The CDFI Fund was established by the Riegle Community Development and Regulatory Improvement Act of 1994, as a bipartisan initiative. In partnership with federal and private sector capital, the CDFI Fund allows injection of financing into neighborhoods that otherwise would lack access to financing. Through this initiative, small businesses can receive funding that may have otherwise been difficult to come by.
What is the CDFI Fund
The Community Development Financial Institution Fund plays a vital role in creating economic prosperity in otherwise underserved communities. In partnerships with Credit Unions, Small Business Lending Funds, among other Private Financial Institutions that are 100% devoted to serving low-income and underserved communities. These institutions fuel communities with financing which in turn sparks job creation and economic opportunity.
Bank Enterprise Award Program
The BEA Program provides awards to FDIC-insured institutions for eligible investments
CDFI Bond Guarantee Program
The CDFI Bond Guarantee Program is a source of long-term, patient capital for CDFIs.
The CDFI Program provides Financial and Technical Assistance awards to CDFIs.
CDFI Rapid Response Program
The CDFI Rapid Response Program is designed to quickly deploy COVID-19 relief capital to Certified CDFIs.
Capacity Building Initiative
The Capacity Building Initiative is a source of training and technical assistance for CDFIs.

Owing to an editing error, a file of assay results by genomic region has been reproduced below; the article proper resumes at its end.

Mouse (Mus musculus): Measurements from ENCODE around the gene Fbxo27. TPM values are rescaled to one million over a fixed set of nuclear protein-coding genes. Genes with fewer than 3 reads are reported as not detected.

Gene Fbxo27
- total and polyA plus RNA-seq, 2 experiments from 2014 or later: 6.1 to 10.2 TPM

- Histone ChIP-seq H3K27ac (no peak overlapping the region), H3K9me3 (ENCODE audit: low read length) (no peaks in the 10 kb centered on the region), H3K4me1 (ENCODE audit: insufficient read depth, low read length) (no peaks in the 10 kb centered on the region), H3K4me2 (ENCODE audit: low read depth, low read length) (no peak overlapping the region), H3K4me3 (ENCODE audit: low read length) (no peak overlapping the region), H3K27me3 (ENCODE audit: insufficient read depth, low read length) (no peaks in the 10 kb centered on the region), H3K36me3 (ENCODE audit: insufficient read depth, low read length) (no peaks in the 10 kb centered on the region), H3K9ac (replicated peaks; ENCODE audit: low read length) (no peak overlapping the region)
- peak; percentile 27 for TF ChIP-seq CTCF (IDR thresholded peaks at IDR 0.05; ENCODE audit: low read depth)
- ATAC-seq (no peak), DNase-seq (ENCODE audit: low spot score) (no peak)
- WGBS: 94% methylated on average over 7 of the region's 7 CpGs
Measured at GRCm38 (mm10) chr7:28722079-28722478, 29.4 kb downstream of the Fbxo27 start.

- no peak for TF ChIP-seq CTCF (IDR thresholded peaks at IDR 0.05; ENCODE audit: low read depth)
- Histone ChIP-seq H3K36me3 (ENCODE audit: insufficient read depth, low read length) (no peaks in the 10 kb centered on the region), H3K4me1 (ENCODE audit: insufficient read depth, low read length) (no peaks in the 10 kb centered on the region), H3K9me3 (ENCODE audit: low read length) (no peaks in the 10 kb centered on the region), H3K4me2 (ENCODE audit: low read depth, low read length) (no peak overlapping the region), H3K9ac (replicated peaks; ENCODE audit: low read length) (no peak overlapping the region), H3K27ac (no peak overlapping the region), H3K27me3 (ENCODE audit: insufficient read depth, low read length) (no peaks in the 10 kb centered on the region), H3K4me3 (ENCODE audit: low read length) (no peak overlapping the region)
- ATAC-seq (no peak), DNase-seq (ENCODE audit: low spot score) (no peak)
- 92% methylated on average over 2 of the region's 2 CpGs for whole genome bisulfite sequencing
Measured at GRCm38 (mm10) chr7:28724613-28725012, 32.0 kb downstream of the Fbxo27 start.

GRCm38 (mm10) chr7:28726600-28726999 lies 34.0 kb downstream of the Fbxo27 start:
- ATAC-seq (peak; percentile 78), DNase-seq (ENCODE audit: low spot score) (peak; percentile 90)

Capital Magnet Fund
The Capital Magnet Fund encourages the development of affordable housing in low-income communities.
The Native Initiatives provides awards, training, and technical assistance to CDFIs serving Native Communities.
New Markets Tax Credit Program
The New Markets Tax Credit encourages economic and community development in low-income communities.
Small Dollar Loan Program
The Small Dollar Loan Program was created to help Certified CDFIs provide alternatives to high cost small dollar loans.
How do you qualify as CDFI
To be eligible to become a CDFI, organizations must meet the following criteria -
- Have a primary mission of promoting community development
- Be a financing entity
- Provide both financial and educational services
- Serve and maintain accountability to one or more defined target markets
- Maintain accountability to a defined market
- Be a legal, non-governmental entity at the time of application (with the exception of Tribal governmental entities)
Who can benefit from working with a CDFI?
CDFI’s specialize in serving small businesses that may not otherwise qualify for traditional financing. According to NerdWallet, if your business is not lacking resources or access to financial services then a CDFI may not be the right path for you due to longer processing times and requirements.
Take a look at the CDFI Locator to see if there is a certified institution near you!